What is taxonomy?

Taxonomy is the science of identifying and naming species and organising them into systems of classification.

Who is involved?

The scientists that do taxonomy are called taxonomists. Their work is crucial for all our efforts to conserve biodiversity.

What's in a name?

The names taxonomists give to species don't just tell us what they are called, but also tell us about how they are related to one another. This can help us to identify patterns in nature, and decide how best to protect the individual species that are part of the world's biodiversity.

How many species are there?

Scientists believe there may be as many as 30 million species of plants, animals and micro-organisms living on the Earth today. Every one of them plays a part in the global ecosystem. Taxonomists have only identified and named approximately 1.7 million of them so far.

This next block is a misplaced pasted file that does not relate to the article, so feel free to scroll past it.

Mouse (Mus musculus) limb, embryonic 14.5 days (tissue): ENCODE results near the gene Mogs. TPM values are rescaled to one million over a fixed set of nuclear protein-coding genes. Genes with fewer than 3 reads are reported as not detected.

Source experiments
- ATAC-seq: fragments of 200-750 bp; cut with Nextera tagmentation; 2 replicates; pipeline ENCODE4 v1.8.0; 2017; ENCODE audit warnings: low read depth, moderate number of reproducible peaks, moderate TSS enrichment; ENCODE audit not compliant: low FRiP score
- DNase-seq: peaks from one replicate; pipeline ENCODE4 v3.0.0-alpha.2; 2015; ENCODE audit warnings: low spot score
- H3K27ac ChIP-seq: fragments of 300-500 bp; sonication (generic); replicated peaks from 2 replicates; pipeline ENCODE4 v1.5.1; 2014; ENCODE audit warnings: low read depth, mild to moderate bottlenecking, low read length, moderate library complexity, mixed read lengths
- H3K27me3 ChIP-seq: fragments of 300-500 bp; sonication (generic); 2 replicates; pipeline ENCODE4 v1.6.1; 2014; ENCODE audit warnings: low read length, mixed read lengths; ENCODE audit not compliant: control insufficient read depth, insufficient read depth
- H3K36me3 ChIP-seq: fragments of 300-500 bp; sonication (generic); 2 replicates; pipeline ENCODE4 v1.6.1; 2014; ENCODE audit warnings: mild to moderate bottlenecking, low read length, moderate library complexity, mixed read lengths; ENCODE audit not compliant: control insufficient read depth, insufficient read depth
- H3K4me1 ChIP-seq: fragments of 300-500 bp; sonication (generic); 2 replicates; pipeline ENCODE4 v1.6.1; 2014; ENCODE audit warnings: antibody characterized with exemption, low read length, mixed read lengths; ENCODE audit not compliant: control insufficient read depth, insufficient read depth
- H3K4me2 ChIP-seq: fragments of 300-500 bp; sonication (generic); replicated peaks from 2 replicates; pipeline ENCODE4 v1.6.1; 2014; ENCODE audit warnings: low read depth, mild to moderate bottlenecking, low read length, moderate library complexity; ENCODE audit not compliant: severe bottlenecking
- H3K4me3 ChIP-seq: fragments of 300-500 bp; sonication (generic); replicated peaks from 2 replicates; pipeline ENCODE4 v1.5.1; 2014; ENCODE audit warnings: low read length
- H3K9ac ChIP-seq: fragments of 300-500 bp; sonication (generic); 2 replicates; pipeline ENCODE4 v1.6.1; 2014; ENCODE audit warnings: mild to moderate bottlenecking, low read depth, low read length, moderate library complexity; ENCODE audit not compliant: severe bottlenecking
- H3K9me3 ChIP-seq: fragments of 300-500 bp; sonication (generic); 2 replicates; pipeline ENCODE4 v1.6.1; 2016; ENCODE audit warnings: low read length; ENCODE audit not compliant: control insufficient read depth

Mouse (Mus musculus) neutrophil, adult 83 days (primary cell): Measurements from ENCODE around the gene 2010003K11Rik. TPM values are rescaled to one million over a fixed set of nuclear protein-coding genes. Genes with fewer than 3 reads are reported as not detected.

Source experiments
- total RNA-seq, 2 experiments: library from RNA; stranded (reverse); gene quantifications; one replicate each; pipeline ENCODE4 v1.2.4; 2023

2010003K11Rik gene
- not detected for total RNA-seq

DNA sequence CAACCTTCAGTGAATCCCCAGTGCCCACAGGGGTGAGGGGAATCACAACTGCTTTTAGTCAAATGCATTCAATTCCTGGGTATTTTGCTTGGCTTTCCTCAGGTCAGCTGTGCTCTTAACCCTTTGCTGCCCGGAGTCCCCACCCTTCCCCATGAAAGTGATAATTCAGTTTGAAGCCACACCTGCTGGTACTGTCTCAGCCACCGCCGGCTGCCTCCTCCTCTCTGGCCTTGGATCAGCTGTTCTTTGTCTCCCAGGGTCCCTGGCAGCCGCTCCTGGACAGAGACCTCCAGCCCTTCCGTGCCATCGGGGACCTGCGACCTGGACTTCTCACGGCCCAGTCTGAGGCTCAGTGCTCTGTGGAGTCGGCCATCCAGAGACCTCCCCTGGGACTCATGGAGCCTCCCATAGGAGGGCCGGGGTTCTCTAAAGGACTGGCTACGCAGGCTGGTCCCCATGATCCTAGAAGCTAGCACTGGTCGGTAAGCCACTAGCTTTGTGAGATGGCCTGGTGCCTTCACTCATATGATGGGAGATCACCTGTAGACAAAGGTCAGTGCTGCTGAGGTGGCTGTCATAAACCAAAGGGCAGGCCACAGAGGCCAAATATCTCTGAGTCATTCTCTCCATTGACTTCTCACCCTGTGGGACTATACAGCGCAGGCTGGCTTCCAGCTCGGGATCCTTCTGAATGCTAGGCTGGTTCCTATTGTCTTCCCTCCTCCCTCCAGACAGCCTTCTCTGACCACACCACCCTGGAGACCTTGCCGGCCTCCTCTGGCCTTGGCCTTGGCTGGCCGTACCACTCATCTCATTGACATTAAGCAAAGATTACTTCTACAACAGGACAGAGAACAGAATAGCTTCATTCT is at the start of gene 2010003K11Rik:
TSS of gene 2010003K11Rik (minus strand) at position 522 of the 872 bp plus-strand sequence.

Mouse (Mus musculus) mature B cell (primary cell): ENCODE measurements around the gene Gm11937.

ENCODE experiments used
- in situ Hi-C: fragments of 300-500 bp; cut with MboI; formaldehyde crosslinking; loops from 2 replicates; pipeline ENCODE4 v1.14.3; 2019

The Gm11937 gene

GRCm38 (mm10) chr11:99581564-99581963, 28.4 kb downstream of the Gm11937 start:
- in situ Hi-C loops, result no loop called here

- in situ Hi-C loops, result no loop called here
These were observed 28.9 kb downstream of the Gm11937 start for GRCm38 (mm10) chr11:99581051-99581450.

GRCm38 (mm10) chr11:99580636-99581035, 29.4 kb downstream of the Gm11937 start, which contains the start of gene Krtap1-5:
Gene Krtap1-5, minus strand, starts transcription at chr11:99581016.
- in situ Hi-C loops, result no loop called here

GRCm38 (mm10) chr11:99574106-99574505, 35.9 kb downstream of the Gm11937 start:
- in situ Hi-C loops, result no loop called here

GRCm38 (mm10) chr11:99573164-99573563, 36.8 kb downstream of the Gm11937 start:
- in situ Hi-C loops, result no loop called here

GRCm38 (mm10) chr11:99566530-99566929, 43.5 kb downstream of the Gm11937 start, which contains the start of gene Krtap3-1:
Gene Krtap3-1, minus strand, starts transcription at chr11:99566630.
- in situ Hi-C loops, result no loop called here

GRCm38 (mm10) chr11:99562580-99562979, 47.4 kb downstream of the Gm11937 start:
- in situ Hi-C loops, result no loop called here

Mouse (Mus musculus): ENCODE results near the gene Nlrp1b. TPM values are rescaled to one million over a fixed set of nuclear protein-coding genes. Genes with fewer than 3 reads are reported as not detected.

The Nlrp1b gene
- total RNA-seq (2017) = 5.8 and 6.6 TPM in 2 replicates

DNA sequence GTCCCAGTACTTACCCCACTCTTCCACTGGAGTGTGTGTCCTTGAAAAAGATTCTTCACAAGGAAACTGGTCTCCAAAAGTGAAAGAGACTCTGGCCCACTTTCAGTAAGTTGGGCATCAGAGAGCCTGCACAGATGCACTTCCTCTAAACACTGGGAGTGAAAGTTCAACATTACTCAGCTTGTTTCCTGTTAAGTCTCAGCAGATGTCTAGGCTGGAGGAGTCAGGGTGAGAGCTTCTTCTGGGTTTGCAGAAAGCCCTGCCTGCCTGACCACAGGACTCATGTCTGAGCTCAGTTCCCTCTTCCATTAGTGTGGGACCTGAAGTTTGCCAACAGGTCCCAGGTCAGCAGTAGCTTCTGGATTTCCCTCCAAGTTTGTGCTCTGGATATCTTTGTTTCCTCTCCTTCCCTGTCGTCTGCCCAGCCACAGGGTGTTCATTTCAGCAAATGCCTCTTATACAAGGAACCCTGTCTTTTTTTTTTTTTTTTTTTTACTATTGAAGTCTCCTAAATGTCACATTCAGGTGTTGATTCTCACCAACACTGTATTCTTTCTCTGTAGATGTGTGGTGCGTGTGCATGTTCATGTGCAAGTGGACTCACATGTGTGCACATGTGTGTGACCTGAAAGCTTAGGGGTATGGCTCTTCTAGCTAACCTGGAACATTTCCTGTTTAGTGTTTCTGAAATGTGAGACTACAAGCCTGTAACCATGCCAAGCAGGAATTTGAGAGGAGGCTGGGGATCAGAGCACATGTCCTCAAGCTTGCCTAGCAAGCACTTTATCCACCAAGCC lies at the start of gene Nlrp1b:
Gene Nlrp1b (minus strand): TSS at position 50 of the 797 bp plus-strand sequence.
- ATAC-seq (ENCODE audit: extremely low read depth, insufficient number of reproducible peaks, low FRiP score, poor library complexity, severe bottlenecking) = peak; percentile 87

How does it help conservation?

Taxonomists use their knowledge to help produce lists of names and identification tools in the form of species databases, field guides, collections and reference works. These tools help conservationists understand biodiversity and develop ways to protect it.

What about taxonomy across the globe?

In the UK, we have a relatively limited biodiversity. However, the UK has a long-standing, globally recognised excellence in the field of taxonomy. Many developing countries are home to amazingly rich biodiversity, but they have only very limited local taxonomic support.

What is the Global Taxonomy Initiative?

The Global Taxonomy Initiative of the Convention on Biological Diversity is helping to address the shortage of taxonomists and taxonomic expertise.

Cartoon image of a stegasaurus disappearing through closing door

The first collected specimen of Theobroma cacao, the plant from which chocolate is made, is kept in the Museum.